}
X <- model.matrix(r1)
n <- dim(X)[1]
k <- dim(X)[2]
if(robust==FALSE & length(cluster)==0){
se <- sqrt(diag(solve(crossprod(X)) * as.numeric(crossprod(resid(r1))/(n-k))))
res <- cbind(coef(r1),se)
}
if(robust==TRUE){
u <- matrix(resid(r1))
meat1 <- t(X) %*% diag(diag(crossprod(t(u)))) %*% X
dfc <- n/(n-k)
se <- sqrt(dfc*diag(solve(crossprod(X)) %*% meat1 %*% solve(crossprod(X))))
res <- cbind(coef(r1),se)
}
if(length(cluster)!=0){
clus <- cbind(X,data[,cluster],resid(r1))
colnames(clus)[(dim(clus)[2]-1):dim(clus)[2]] <- c(cluster,"resid")
m <- dim(table(clus[,cluster]))
dfc <- (m/(m-1))*((n-1)/(n-k))
uclust  <- apply(resid(r1)*X,2, function(x) tapply(x, clus[,cluster], sum))
se <- sqrt(diag(solve(crossprod(X)) %*% (t(uclust) %*% uclust) %*% solve(crossprod(X)))*dfc)
res <- cbind(coef(r1),se)
}
res <- cbind(res,res[,1]/res[,2],(1-pnorm(abs(res[,1]/res[,2])))*2)
res1 <- matrix(as.numeric(sprintf(paste("%.",paste(digits,"f",sep=""),sep=""),res)),nrow=dim(res)[1])
rownames(res1) <- rownames(res)
colnames(res1) <- c("Estimate","Std. Error","t value","Pr(>|t|)")
return(res1)
}

# with data as before
> ols(ceb ~ age + agefbrth + usemeth,children)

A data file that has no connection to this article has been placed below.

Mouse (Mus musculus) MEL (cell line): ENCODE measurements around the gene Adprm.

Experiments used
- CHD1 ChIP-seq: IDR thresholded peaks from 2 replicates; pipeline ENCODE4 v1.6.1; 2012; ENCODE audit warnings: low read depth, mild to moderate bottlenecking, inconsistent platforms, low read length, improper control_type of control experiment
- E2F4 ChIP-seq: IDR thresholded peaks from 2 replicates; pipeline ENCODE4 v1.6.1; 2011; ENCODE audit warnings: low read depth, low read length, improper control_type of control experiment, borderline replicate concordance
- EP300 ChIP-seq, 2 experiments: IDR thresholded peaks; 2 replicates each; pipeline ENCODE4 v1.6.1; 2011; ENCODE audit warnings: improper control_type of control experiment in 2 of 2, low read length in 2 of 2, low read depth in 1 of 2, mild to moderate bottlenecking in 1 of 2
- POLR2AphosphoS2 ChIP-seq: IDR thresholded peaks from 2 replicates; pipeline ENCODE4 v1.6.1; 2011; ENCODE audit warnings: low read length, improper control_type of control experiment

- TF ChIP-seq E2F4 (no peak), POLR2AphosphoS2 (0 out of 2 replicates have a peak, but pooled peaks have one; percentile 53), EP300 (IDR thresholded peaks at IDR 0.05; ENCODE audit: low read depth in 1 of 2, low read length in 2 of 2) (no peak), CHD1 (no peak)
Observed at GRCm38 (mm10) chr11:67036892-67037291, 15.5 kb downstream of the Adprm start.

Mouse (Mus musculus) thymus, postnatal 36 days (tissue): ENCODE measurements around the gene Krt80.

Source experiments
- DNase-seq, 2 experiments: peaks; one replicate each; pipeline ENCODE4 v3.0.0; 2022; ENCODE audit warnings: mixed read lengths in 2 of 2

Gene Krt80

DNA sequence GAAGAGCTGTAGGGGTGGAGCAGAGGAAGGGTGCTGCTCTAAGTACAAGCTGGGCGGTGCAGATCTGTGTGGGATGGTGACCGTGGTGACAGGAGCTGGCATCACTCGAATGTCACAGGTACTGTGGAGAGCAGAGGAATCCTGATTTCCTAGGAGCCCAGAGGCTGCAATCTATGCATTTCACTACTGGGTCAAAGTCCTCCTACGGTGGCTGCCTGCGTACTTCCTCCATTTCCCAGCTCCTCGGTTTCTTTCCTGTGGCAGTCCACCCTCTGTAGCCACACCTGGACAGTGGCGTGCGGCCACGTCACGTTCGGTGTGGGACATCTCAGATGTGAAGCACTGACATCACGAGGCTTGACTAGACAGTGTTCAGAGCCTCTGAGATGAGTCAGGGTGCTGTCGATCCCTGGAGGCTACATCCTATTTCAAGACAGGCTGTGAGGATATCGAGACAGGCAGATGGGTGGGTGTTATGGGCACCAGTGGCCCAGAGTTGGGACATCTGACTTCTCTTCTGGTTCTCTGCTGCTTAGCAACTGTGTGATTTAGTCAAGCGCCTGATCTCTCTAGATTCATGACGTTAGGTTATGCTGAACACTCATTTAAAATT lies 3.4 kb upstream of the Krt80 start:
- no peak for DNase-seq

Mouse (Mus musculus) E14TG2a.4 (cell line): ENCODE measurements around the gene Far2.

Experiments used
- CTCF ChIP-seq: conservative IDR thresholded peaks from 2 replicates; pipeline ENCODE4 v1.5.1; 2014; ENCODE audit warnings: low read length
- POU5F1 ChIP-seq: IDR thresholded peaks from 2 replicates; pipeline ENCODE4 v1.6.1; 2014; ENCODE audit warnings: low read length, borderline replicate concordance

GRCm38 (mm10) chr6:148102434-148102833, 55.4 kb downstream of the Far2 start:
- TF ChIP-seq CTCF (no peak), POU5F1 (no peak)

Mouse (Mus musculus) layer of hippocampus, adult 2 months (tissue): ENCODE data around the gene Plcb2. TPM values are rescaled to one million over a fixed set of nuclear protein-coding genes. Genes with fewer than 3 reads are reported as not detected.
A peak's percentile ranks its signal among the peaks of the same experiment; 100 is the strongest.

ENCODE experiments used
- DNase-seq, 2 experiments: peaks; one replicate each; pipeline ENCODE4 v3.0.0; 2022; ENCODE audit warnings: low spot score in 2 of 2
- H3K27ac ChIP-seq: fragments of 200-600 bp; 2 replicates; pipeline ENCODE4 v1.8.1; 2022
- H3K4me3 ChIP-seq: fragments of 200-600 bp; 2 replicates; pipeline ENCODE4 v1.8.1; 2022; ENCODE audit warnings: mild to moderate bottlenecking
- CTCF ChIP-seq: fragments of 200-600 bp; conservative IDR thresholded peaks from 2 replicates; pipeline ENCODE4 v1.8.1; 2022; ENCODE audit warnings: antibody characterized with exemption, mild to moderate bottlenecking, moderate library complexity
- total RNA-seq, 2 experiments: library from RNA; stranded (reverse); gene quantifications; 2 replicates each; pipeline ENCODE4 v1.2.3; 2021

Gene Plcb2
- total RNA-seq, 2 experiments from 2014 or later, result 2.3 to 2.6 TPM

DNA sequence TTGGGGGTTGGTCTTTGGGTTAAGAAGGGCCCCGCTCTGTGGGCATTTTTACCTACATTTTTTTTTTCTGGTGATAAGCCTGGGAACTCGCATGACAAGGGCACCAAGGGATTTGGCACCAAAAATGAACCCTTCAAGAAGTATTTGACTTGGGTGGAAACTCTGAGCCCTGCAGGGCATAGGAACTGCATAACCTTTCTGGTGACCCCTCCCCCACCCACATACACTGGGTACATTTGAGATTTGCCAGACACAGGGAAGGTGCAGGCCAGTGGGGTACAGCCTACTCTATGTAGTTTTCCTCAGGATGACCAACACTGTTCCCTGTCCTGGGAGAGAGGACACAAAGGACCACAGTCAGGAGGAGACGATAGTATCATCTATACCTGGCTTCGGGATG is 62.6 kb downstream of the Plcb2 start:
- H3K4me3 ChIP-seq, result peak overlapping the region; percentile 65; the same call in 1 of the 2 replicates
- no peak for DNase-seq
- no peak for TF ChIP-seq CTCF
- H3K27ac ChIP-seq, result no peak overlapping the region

Estimate Std. Error t value Pr(>|t|)
(Intercept)    1.358      0.174   7.815    0.000
age            0.224      0.003  64.888    0.000
agefbrth      -0.261      0.009 -29.637    2.000
usemeth        0.187      0.055   3.380    0.001
> ols(ceb ~ age + agefbrth + usemeth,children,robust=T)
Estimate Std. Error t value Pr(>|t|)
(Intercept)    1.358      0.168   8.105    0.000
age            0.224      0.005  47.993    0.000
agefbrth      -0.261      0.010 -27.261    2.000
usemeth        0.187      0.061   3.090    0.002
> ols(ceb ~ age + agefbrth + usemeth,children,cluster="children")
Estimate Std. Error t value Pr(>|t|)
(Intercept)    1.358      0.425   3.197    0.001
age            0.224      0.032   7.101    0.000
agefbrth      -0.261      0.035  -7.357    2.000
usemeth        0.187      0.094   1.986    0.047